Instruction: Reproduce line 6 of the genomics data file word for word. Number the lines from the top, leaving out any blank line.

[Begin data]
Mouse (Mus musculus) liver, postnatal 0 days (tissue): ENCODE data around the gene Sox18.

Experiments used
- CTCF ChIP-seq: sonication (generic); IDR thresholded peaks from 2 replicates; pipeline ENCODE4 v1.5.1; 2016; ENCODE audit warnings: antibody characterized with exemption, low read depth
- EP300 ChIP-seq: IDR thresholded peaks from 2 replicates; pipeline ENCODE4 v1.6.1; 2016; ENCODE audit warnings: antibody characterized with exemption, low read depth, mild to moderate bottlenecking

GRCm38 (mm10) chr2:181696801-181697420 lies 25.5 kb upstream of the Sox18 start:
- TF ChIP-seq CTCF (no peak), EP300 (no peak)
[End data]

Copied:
- TF ChIP-seq CTCF (no peak), EP300 (no peak)